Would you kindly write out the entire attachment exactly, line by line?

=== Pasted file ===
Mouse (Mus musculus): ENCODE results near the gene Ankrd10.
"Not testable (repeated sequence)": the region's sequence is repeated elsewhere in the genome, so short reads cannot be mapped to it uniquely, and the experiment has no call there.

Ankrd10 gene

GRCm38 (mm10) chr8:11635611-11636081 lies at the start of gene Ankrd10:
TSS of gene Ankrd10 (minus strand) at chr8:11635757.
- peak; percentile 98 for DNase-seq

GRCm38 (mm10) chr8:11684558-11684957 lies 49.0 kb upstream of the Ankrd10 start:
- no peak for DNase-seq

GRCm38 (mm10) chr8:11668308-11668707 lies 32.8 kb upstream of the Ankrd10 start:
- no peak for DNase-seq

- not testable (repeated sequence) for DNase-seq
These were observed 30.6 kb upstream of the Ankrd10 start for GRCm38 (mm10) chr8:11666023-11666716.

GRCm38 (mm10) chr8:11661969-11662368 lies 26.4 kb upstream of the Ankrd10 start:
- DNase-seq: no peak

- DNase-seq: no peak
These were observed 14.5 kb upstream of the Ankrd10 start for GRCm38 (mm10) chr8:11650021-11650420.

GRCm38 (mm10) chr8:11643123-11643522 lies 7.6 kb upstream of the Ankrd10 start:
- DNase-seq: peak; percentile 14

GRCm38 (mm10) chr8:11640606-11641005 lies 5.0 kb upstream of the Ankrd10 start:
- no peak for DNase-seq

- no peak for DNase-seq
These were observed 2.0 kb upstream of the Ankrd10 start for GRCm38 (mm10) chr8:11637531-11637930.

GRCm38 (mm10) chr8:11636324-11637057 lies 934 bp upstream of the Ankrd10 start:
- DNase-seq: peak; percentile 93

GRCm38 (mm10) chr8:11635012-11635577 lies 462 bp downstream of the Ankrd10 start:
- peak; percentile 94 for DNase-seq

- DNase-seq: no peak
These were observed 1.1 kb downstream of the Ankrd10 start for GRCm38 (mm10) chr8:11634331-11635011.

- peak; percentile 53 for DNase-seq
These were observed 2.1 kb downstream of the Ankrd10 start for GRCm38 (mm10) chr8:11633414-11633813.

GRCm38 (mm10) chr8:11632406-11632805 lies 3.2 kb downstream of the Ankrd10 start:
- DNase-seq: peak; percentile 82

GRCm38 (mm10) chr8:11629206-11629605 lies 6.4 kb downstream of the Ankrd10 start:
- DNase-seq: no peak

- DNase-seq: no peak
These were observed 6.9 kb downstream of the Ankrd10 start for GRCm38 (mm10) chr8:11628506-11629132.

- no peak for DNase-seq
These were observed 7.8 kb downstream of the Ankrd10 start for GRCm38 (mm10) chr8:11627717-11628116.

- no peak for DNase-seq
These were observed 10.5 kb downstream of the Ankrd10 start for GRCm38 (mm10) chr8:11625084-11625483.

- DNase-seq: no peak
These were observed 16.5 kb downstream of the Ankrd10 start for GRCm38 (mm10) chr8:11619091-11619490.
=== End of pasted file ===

Mouse (Mus musculus): ENCODE results near the gene Ankrd10.
"Not testable (repeated sequence)": the region's sequence is repeated elsewhere in the genome, so short reads cannot be mapped to it uniquely, and the experiment has no call there.

Ankrd10 gene

GRCm38 (mm10) chr8:11635611-11636081 lies at the start of gene Ankrd10:
TSS of gene Ankrd10 (minus strand) at chr8:11635757.
- peak; percentile 98 for DNase-seq

GRCm38 (mm10) chr8:11684558-11684957 lies 49.0 kb upstream of the Ankrd10 start:
- no peak for DNase-seq

GRCm38 (mm10) chr8:11668308-11668707 lies 32.8 kb upstream of the Ankrd10 start:
- no peak for DNase-seq

- not testable (repeated sequence) for DNase-seq
These were observed 30.6 kb upstream of the Ankrd10 start for GRCm38 (mm10) chr8:11666023-11666716.

GRCm38 (mm10) chr8:11661969-11662368 lies 26.4 kb upstream of the Ankrd10 start:
- DNase-seq: no peak

- DNase-seq: no peak
These were observed 14.5 kb upstream of the Ankrd10 start for GRCm38 (mm10) chr8:11650021-11650420.

GRCm38 (mm10) chr8:11643123-11643522 lies 7.6 kb upstream of the Ankrd10 start:
- DNase-seq: peak; percentile 14

GRCm38 (mm10) chr8:11640606-11641005 lies 5.0 kb upstream of the Ankrd10 start:
- no peak for DNase-seq

- no peak for DNase-seq
These were observed 2.0 kb upstream of the Ankrd10 start for GRCm38 (mm10) chr8:11637531-11637930.

GRCm38 (mm10) chr8:11636324-11637057 lies 934 bp upstream of the Ankrd10 start:
- DNase-seq: peak; percentile 93

GRCm38 (mm10) chr8:11635012-11635577 lies 462 bp downstream of the Ankrd10 start:
- peak; percentile 94 for DNase-seq

- DNase-seq: no peak
These were observed 1.1 kb downstream of the Ankrd10 start for GRCm38 (mm10) chr8:11634331-11635011.

- peak; percentile 53 for DNase-seq
These were observed 2.1 kb downstream of the Ankrd10 start for GRCm38 (mm10) chr8:11633414-11633813.

GRCm38 (mm10) chr8:11632406-11632805 lies 3.2 kb downstream of the Ankrd10 start:
- DNase-seq: peak; percentile 82

GRCm38 (mm10) chr8:11629206-11629605 lies 6.4 kb downstream of the Ankrd10 start:
- DNase-seq: no peak

- DNase-seq: no peak
These were observed 6.9 kb downstream of the Ankrd10 start for GRCm38 (mm10) chr8:11628506-11629132.

- no peak for DNase-seq
These were observed 7.8 kb downstream of the Ankrd10 start for GRCm38 (mm10) chr8:11627717-11628116.

- no peak for DNase-seq
These were observed 10.5 kb downstream of the Ankrd10 start for GRCm38 (mm10) chr8:11625084-11625483.

- DNase-seq: no peak
These were observed 16.5 kb downstream of the Ankrd10 start for GRCm38 (mm10) chr8:11619091-11619490.